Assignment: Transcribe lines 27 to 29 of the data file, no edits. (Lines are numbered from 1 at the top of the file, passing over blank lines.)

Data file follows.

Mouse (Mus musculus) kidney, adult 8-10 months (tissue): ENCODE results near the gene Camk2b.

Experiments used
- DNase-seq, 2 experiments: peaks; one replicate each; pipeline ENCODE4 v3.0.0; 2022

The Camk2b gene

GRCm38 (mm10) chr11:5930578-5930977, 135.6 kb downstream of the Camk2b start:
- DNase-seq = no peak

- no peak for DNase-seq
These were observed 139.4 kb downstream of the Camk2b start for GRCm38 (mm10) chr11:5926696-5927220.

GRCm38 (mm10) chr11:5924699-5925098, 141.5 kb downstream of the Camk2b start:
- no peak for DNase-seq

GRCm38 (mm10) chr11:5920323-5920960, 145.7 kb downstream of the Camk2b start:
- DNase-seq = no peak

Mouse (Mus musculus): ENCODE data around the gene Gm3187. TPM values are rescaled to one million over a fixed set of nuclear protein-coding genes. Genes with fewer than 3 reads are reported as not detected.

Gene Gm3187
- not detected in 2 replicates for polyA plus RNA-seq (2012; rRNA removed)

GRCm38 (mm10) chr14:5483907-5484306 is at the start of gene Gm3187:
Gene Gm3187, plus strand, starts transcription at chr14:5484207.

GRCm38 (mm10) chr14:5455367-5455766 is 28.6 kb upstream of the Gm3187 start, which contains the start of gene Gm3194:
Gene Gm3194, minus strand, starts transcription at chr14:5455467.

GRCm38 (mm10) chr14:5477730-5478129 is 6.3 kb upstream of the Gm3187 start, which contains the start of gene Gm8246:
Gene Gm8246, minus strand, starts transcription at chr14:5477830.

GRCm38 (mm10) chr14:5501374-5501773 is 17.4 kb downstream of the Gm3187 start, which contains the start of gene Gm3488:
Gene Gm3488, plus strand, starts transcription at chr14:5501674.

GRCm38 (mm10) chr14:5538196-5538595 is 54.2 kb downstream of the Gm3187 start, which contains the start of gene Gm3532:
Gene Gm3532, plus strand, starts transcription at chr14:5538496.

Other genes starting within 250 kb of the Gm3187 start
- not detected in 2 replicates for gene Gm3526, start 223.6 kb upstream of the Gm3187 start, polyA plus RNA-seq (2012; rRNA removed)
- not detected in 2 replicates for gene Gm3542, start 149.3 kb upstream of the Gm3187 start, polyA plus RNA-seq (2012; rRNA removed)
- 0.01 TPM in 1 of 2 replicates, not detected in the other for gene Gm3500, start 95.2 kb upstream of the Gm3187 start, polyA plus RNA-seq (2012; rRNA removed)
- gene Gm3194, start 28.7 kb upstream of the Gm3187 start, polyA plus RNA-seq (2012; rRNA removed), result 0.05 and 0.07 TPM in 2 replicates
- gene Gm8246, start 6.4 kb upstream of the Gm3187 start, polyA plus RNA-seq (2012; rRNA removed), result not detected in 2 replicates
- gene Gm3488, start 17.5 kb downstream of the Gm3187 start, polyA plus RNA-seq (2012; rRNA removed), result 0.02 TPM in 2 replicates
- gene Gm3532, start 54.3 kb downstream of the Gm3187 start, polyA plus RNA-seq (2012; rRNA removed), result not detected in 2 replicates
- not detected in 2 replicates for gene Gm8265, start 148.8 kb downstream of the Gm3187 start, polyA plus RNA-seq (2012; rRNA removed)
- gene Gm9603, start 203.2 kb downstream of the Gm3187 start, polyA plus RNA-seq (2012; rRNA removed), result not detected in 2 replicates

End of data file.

- not detected in 2 replicates for gene Gm3526, start 223.6 kb upstream of the Gm3187 start, polyA plus RNA-seq (2012; rRNA removed)
- not detected in 2 replicates for gene Gm3542, start 149.3 kb upstream of the Gm3187 start, polyA plus RNA-seq (2012; rRNA removed)
- 0.01 TPM in 1 of 2 replicates, not detected in the other for gene Gm3500, start 95.2 kb upstream of the Gm3187 start, polyA plus RNA-seq (2012; rRNA removed)